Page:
Second we need to talk about housing. Our city MUST work for people of all walks of life. We cannot gentrify into neighborhoods of haves and have nots. This requires strategies to create and preserve housing that is affordable to the full range of our residents. I know the city council cares a great deal about this issue. I believe we should pursue Inclusionary Zoning and Long-Term Affordability as new tools. We should support Accessory Dwelling Units. Tiny Houses. Cooperative Housing. Permanent Supportive Housing. Senior Housing. And Planned Unit Developments, all to help achieve more affordable housing throughout the city, in both home ownership and rental. We need to protect mixed-income neighborhoods.

Third we need to update our government - HOW we do what we do. I've spent some time with other mayors from around Indiana and around the country. We all try to learn from those around us - the new companies, the new organizations - to see how they operate successfully. 21st century organizations relate to their customers and clients differently. They use big data. They share much more information. They realize the importance of speed and transparency. They know how important it is to experiment, and FAIL FAST, LEARN CHEAP. Like them, city government needs to be more nimble, use the power of the crowd, the customer, the client, and keep trying to get better at everything, getting feedback fast, fixing, tweaking, evolving.

This is SO DIFFERENT from how our governments have been designed - mostly in the early 20th century - to be bureaucracies that are hard to move, hard to influence, hard to change, and that are loathe to make any errors.

What does this mean? Expect us to try things to see how they work. Examples: utility bills. What information that we share encourages conservation? Participatory budgeting. Does it engage our constituents well? Pedestrian and bicycle options - what approaches draw people in? Policing - what techniques help create safer streets? Green infrastructure. Decentralized utility for water control, electricity generation, and more.

I've launched our Task Force on Government Innovation, including outside volunteers and frontline city workers to challenge and change how we do what we do.

And we've already implemented a 24/7 anonymous tip line. And weekly town hall meetings. And our B-Clear site with more and more public information available to download, analyze, and manipulate, for a more effective government and a more engaged community. All this transparency is important. And it will be paired with explicit goals, where we will say what we'll do; and do what we say. We have to measure what we are doing. And check whether we're going the right direction. One additional announcement I'm making tonight is meant to get data about where our residents think we are and should be. We will commence a periodic survey of residents about how we are all doing, what's working well and where we need more attention on issues and conditions in our city.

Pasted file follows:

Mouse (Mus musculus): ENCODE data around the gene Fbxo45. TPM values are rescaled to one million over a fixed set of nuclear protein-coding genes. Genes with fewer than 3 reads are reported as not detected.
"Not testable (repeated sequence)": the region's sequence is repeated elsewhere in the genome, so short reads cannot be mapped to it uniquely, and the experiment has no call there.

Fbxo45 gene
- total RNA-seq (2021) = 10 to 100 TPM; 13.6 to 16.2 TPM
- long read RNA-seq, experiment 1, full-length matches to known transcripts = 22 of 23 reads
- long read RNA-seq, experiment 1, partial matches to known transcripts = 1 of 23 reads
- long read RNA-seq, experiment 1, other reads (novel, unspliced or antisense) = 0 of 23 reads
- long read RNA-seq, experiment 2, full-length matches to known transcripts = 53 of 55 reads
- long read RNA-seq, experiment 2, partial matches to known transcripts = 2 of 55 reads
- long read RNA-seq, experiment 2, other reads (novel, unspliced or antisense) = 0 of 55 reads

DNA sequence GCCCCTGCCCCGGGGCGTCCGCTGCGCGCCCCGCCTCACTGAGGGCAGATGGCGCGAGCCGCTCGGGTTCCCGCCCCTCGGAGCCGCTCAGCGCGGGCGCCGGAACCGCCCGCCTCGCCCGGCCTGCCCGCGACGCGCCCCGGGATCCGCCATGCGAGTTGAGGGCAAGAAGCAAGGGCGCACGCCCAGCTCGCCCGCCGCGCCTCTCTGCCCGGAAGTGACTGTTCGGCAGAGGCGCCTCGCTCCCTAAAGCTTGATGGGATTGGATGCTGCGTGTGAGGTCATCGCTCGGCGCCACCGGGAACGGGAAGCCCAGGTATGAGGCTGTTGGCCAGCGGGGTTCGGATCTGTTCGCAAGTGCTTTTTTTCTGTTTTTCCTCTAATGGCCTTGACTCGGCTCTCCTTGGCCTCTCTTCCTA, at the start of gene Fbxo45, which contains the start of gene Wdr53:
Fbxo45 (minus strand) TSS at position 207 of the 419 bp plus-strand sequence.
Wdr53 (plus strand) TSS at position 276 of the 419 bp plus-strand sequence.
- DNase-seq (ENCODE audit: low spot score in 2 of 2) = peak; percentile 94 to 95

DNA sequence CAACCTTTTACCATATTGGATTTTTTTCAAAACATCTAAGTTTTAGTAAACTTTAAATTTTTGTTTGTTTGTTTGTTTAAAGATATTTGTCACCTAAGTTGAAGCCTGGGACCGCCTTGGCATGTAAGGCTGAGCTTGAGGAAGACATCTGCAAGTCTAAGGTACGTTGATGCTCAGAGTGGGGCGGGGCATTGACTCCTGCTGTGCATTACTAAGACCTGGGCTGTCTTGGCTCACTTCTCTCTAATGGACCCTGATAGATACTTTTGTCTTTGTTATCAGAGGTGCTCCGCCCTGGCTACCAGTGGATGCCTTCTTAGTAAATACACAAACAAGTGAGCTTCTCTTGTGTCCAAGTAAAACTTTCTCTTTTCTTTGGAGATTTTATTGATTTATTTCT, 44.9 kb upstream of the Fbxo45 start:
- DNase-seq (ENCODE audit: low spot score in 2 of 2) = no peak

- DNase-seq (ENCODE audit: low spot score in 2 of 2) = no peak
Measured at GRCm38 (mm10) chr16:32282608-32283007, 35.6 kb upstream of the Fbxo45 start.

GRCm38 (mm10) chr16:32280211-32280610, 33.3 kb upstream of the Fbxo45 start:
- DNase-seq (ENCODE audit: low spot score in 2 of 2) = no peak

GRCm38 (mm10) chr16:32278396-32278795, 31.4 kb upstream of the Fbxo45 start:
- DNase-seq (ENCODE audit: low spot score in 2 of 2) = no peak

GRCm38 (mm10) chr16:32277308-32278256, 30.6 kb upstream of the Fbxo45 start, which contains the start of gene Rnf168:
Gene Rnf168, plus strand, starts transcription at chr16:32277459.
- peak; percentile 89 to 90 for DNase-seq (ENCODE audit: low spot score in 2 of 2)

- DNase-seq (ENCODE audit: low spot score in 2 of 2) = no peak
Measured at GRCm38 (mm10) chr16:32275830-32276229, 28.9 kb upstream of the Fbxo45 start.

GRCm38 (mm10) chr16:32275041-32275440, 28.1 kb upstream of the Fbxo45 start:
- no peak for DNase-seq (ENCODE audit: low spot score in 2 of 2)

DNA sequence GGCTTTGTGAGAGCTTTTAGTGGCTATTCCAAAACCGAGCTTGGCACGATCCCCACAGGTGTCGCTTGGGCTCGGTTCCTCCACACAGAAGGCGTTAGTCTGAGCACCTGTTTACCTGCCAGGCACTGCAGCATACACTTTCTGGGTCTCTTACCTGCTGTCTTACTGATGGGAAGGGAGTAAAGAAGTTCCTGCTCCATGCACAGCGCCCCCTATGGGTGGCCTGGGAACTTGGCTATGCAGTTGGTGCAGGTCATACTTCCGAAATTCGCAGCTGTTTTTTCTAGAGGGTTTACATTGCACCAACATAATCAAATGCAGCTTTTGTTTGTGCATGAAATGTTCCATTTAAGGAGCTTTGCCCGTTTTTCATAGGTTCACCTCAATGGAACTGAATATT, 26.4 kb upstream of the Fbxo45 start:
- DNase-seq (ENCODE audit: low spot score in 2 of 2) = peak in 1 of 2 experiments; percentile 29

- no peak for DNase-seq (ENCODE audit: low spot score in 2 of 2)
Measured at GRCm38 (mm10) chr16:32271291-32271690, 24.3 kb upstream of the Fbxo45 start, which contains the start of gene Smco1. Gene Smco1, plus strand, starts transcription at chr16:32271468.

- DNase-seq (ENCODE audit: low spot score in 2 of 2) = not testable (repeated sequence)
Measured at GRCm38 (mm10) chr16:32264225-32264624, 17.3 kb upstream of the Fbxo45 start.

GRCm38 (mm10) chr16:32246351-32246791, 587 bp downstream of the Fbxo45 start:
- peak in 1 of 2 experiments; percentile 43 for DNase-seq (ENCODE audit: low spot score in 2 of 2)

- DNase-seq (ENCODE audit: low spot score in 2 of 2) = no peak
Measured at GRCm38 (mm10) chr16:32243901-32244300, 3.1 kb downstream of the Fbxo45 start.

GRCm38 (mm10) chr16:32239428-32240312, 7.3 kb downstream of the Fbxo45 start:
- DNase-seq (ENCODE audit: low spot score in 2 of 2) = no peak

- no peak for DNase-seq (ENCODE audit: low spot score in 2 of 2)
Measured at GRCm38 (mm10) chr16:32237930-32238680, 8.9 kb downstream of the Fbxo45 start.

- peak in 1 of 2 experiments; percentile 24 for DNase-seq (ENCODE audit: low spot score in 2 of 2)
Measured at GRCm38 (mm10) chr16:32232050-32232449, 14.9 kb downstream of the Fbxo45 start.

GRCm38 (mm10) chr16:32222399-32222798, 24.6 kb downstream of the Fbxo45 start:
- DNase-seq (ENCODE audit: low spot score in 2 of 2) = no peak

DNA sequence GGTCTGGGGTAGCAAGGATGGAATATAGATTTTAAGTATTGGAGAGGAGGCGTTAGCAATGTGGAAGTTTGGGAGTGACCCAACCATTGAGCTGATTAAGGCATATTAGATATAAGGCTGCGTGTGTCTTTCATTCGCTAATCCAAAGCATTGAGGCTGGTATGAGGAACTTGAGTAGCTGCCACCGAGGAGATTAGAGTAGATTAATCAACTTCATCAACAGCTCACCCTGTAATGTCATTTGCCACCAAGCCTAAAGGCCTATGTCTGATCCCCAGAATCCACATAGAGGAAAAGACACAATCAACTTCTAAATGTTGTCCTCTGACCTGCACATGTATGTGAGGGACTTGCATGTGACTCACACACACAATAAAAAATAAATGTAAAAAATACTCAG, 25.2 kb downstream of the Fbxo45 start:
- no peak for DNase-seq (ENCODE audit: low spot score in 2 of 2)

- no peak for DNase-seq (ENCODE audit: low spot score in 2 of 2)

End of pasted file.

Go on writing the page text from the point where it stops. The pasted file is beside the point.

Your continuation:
And fourth is public education, the bedrock of our community. Have I mentioned we must pass the referendum this fall? I will work closely as well with IU and Ivy Tech to be their partner as they deliver world-class education here. I'll help advocate for public education. And I've been meeting with principals and teachers in MCCSC to find ways we can work together better, whether on parks and grounds, transportation, food, tutoring and volunteers, summer jobs, student engagement, and more.

These Big Four: Jobs, Housing, Innovative Government, and Education - are plenty to keep us busy. And they will be a key focus for our administration going forward, working with all of you.

We will of course also continue specific efforts to fix what needs fixing, like our water system, and our sanitation services, and our parking meters, and our financial oversight, and probably some things that you and I both don't know about yet.

We will also soon be discussing an updated Growth Policies Plan. What should Bloomington look like in 2040? I know we'll want a richly diverse community, a sustainable city, a beautiful city, a city of trails and parks and arts and local food and energy and innovation and competing ideas and competitive businesses and thriving nonprofits and no doubt some surprises. That will be an important and rich conversation coming up.

I also have to highlight a 'String of Pearls' - 4 development opportunities that line up along the magnificent B-Line Trail. From north to south, we have the Trades District (aka Certified Tech Park), the Convention Center with its great potential to enhance services and reach, the current Hospital Grounds which will create new opportunity, and Switchyard Park anchoring what can be fantastic new neighborhoods and energy south. Look at the 4 areas in red. We have an incredible opportunity to do some good things, over the next several years, to do things that 50 years from now, people will enjoy and appreciate. We'll be working together on this string of pearls in the months and years ahead.